- Asset Freezing Injunctions
- Complex Financial Negotiations
- Complex Offshore Corporate and Trust Entities
- Court of Protection
- Divorce and Bankruptcy
- Enforceability of foreign orders
- Enforcement of English Court Orders abroad
- Financial Provision following a Foreign Divorce
- High Value Family or Business Assets
- Inheritance Problems
- International and Jurisdictional Disputes
- Pensions Issues
- Tax Consequences of Divorce or Separation
- Tracing Hidden Assets
Pension assets can be very valuable and need to be considered carefully in the event of a divorce or dissolution of a civil partnership.
This is particularly true where there is a significant disparity between the parties’ respective pension assets.
There are several ways in which the value of pension assets is taken into account when resolving financial matters on divorce and the options in each case will depend in part on the type of pension. Types of pension include:
- A defined benefit scheme (sometimes called a final salary scheme) providing a pension income based on how much the pension-holder earned on retirement or on a career average of their earnings;
- A defined contribution pension where the pension depends on the amount paid in and how the underlying investments perform; and
- A self-invested personal pension (SIPP) which is frequently invested in commercial property.
An individual’s age and other circumstances are also highly relevant. With longer life expectancies and societal changes, there are increasing numbers of couples separating after retirement. The rules in these circumstances for sharing pensions differ and, particularly as older parties may no longer have an earning capacity, it is very important that the pension assets are dealt with carefully.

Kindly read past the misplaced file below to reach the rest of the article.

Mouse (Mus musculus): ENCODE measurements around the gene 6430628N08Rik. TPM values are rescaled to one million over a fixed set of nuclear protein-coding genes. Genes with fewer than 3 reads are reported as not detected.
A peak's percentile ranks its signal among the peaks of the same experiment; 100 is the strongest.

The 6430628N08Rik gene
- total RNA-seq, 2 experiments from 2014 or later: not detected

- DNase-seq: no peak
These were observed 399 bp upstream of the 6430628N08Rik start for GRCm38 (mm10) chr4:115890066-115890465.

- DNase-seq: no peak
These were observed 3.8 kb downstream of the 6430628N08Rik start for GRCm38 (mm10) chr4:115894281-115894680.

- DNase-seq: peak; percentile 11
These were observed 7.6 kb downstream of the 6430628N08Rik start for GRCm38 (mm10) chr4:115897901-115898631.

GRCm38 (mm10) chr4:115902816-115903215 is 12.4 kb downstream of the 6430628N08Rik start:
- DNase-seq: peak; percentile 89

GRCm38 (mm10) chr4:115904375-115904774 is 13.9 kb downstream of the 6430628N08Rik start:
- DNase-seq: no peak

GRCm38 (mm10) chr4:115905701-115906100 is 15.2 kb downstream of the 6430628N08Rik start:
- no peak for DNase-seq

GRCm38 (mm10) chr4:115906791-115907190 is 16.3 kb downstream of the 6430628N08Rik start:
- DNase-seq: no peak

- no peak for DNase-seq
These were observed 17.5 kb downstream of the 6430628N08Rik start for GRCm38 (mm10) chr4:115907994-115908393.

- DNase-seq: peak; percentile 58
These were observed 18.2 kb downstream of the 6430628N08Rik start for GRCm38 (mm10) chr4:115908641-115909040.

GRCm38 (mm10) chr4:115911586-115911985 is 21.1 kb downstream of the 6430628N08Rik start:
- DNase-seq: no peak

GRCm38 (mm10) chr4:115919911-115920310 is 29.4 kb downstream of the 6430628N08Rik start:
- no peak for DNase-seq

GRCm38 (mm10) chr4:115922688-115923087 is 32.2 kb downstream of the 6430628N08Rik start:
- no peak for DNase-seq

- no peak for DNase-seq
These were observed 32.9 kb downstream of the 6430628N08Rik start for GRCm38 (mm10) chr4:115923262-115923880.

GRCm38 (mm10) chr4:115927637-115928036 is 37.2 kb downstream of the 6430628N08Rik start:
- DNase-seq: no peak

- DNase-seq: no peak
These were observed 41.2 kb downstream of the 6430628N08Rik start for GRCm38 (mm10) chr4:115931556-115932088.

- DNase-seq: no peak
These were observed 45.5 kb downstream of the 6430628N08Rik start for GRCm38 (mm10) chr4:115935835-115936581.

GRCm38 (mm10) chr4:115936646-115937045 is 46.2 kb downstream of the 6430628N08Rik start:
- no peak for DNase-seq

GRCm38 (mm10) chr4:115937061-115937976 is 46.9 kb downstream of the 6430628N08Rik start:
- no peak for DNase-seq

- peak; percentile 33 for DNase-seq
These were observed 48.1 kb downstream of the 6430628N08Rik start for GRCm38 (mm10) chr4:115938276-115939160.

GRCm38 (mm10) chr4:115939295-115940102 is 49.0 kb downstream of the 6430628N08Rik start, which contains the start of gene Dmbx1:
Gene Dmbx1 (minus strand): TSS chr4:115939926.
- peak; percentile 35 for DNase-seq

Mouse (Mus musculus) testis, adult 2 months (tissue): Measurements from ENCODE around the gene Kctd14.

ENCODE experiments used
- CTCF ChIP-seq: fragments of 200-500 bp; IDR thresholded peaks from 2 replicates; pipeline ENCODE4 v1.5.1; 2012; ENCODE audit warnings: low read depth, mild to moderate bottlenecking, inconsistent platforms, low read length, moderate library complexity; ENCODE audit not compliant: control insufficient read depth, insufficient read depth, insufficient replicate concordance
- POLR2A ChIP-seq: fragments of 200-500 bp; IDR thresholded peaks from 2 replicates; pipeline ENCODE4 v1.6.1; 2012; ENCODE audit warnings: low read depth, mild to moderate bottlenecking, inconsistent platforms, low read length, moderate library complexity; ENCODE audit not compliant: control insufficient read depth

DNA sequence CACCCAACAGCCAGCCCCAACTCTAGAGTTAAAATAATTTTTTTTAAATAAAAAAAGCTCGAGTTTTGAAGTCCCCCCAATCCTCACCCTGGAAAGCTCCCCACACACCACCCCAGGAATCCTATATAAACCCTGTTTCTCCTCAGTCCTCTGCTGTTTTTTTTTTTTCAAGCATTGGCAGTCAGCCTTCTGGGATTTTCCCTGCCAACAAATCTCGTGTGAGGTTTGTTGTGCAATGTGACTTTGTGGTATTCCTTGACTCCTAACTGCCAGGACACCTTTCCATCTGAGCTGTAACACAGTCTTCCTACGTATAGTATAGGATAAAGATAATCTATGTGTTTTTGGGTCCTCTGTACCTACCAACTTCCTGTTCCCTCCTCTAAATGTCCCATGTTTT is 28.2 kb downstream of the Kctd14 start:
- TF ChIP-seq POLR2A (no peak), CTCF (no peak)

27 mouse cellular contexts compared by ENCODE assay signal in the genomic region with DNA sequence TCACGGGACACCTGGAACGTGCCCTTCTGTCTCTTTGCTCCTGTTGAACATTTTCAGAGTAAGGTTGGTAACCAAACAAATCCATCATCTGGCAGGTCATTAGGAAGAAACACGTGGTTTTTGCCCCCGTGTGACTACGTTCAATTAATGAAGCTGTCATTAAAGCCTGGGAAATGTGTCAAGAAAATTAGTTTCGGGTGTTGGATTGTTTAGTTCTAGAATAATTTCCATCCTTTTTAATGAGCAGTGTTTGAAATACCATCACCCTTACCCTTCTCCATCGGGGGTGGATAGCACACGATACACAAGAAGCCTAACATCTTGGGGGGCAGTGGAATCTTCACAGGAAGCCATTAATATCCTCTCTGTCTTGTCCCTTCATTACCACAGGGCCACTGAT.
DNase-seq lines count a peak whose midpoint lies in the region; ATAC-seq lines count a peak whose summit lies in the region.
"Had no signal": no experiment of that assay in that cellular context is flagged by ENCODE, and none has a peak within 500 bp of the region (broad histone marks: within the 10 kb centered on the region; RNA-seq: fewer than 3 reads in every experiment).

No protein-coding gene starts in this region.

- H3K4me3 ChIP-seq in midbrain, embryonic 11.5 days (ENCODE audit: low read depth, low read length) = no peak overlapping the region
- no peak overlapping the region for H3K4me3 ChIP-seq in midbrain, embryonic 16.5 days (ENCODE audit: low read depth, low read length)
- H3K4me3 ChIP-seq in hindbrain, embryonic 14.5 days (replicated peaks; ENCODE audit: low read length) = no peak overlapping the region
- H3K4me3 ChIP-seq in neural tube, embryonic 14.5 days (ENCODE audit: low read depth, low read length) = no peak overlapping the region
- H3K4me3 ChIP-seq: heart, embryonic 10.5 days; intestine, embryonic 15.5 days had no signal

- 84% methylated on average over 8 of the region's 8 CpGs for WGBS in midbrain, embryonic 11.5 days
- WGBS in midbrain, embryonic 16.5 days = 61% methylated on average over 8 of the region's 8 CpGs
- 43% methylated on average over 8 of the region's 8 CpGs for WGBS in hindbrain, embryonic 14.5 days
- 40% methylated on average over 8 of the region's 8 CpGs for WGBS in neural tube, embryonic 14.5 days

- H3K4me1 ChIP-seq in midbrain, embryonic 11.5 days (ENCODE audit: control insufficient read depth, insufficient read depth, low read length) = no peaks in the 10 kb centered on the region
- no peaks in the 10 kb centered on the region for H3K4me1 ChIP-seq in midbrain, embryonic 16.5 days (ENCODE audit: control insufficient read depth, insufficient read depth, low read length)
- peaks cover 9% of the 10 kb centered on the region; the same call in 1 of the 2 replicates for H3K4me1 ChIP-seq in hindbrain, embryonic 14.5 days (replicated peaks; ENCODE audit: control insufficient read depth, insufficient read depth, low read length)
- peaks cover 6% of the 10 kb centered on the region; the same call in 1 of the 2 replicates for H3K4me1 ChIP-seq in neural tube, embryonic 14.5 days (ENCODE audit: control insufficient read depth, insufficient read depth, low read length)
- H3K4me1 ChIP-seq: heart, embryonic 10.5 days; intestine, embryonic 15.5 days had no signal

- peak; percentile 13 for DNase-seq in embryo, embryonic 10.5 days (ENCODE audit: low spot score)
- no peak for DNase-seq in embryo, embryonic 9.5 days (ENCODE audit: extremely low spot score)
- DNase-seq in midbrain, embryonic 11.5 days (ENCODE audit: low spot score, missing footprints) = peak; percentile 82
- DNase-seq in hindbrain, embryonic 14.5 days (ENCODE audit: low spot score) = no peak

In summary outline terms, there are the following options for dividing pension assets:
- Pension sharing whereby a pension is divided so the recipient receives a percentage share of the pension-holder’s pension, normally by way of a transfer out of the original pension scheme, to be invested in a separate pension;
- Pension attachment whereby the recipient is paid some of the pension-holder’s pension, whether in the form of income, lump sum or both, when the pension-holder actually receives it. There are risks associated with this approach which makes it appropriate only in certain restricted circumstances; and
- Offsetting whereby each party keeps his or her own pension assets but any difference in their value is reflected in the overall division of the family’s assets by offsetting against other assets such as property or investments. This approach can be difficult given the different bases for valuing different assets.
It is imperative in the first instance to obtain the value of each pension and consider the rules underlying each pension scheme. In the context of divorce, the valuation methodology used is generally ‘cash equivalent’.
Where pension assets are very valuable or the pension instruments are particularly complex, it may be that expert advice is required from an actuary or accountant who specialises in such complex matrimonial cases and we are experienced at instructing such experts.
We are experienced in the recent changes concerning the way pensions are governed and the greater freedom which is now afforded to individuals in terms of their pension assets which makes for a challenging environment. The pensions industry in this country is amongst the most complex worldwide. Hughes Fowler Carruthers is recognised as expert in this area and Pauline Fowler chairs Resolution’s Property Tax and Pensions committee.
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